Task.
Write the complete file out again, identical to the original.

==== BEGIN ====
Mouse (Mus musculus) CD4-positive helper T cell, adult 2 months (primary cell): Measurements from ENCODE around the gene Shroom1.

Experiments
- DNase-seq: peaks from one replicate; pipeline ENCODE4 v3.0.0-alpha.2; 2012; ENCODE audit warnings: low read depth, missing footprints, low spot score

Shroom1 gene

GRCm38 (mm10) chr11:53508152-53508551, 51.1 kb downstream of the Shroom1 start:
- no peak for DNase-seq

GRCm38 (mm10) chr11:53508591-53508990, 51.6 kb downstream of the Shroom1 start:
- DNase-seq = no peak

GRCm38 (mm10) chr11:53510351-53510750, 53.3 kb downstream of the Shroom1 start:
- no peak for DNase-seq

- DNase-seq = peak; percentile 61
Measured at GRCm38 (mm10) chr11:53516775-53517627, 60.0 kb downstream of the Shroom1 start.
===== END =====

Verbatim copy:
Mouse (Mus musculus) CD4-positive helper T cell, adult 2 months (primary cell): Measurements from ENCODE around the gene Shroom1.

Experiments
- DNase-seq: peaks from one replicate; pipeline ENCODE4 v3.0.0-alpha.2; 2012; ENCODE audit warnings: low read depth, missing footprints, low spot score

Shroom1 gene

GRCm38 (mm10) chr11:53508152-53508551, 51.1 kb downstream of the Shroom1 start:
- no peak for DNase-seq

GRCm38 (mm10) chr11:53508591-53508990, 51.6 kb downstream of the Shroom1 start:
- DNase-seq = no peak

GRCm38 (mm10) chr11:53510351-53510750, 53.3 kb downstream of the Shroom1 start:
- no peak for DNase-seq

- DNase-seq = peak; percentile 61
Measured at GRCm38 (mm10) chr11:53516775-53517627, 60.0 kb downstream of the Shroom1 start.